University of oklahoma press norman. Norman, Oklahoma 73069. Assigned 1973 to the University of Oklahoma Press,Norman, Publishing Division of the University. Manufactured in the . ISBN 978-0-8061-1191-9 (paperback : alk. paper). ISBN 978-0-8061-8657-3 (ebook : mobipocket).

Techniques of the Selling Writer provides solid instruction for people who want to write and sell fiction, not just to talk and study about it. It gives the background, insights, and specific procedures needed by all beginning writers. Here one can learn how to group words into copy that moves, movement into scenes, and scenes into stories; how to develop characters, how to revise and polish, and finally, how to sell the product.

No one can teach talent, but the practical skills of the professional writer's craft can certainly be taught. The correct and imaginative use of these kills can shorten any beginner's apprenticeship by years.

This is the book for writers who want to turn rejection slips into cashable checks.

Zolorn
It isn't that this book will teach you how to write. I don't suppose any book can really ever do that. However, like others yet social in its own way, it will boil down the technical bits into a framework that you can build your unique style from.

Ultimately every writer finds their own way to write. You can plug away mercilessly at that, or do something a bit more productive, and have someone to set you upon on e of the paths. Professor Swain does this rather nicely, and with the delicate touch needed for new writers.

The book does show its age in some of the language, especially with regard to politically correct approaches to race and gender. However, I don't think it does so to its detriment. At least it does it no more than a reading of Shakespeare.

If you are looking to get started and have no idea, this book is for you. If you've been trying to get words to the page, but spend most your time staring at blankness, this book is for you. If you want to, as Mr. King says in a similar genre of book, "fill your toolbox" which is currently empty, this book is for you. Come to think of it, this book is really for everyone. The world could stand a few more good, maybe even great, writers. Good luck.
Gagas
In On Writing, Stephen King said that most books on writing are BS. He said the only book on writing you need is Elements of Style. Then he tells you to read a lot and write a lot. With all due respect to Stephen King, but he's wrong.

Here's why. Writing and storytelling are separate skills. It took me years to figure this out, and I want to spare you the pain. They are separate skills. This is why so many English majors can't write a novel, and creative writing courses don't necessarily produce good writers. They teach writing. Not storytelling. What you ought to do is learn screenwriting, get a MFA, or read this book. Now, to be clear, I already did a lot of research online on the craft of storytelling. The "craft" agents and publishers keep talking about is the craft of storytelling. NOT writing. Do you honestly think people read Dan Brown for the writing? Get real.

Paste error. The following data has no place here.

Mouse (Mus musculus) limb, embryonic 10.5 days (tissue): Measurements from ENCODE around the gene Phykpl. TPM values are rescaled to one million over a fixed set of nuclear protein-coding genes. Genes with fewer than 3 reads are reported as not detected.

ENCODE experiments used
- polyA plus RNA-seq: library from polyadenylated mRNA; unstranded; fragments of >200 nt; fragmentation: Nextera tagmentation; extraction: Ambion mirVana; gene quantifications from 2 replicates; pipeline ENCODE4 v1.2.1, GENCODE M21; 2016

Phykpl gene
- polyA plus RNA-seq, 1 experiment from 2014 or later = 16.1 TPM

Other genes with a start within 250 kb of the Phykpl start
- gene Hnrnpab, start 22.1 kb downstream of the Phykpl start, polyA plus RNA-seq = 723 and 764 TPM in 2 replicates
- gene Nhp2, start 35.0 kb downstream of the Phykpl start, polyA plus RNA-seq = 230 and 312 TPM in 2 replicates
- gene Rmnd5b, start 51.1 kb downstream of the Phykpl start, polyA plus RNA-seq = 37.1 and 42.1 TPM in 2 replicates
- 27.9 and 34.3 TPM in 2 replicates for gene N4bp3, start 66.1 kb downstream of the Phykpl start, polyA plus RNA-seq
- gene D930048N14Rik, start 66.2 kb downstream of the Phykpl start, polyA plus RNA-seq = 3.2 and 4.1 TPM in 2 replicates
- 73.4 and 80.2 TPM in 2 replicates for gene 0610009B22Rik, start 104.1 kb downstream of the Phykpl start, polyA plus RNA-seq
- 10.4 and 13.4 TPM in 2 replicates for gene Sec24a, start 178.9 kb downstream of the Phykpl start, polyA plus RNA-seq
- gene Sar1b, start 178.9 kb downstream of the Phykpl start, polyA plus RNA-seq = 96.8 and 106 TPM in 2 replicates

This book came out in 1974. It uses outdated examples. For example. it assumes women are homemakers and writers tend to be men, and stuff like that. There are a lot of jokes that'd be considered racist today. And a few times he throws around rape as if it's an expected plot point in action-packed stories. But overall the examples are more humorous than seriously offensive, if you're easily offended.

Anyway, here's the bottom line on how I know it works. Everything in this book--and keep in mind it's from 1974 without any revisions--describes what's good about stories such as the Hunger Games, Twilight, John Grisham, and any other bestseller you can think of. It gives you very concrete lessons on how to tell a good story, as well as WHY certain techniques work.

My only regret is not reading this years ago.

Obviously you must read and write a lot. No shortcut exists there. But to say that you will learn everything you need to know by reading and writing is like saying you will become an expert marksman by shooting and watching other people shoot. Or you will become an excellent painter by painting and watching other people paint. No. You must know the techniques. And these techniques are universal and timeless. If you've read a lot and pay attention to what you are reading, nothing Swain says will seem new or strange to you. For me, about 60% of what he describes I already understood on an intuitive level, just because I pay attention when I watch movies or read books, on why something engages me or turns me off. But when I went through this book it was like having an epiphany. All of a sudden I understood WHY a story is good. Now I have terms to describe my "gut feelings" and intuitions. Swain breaks it down like a science.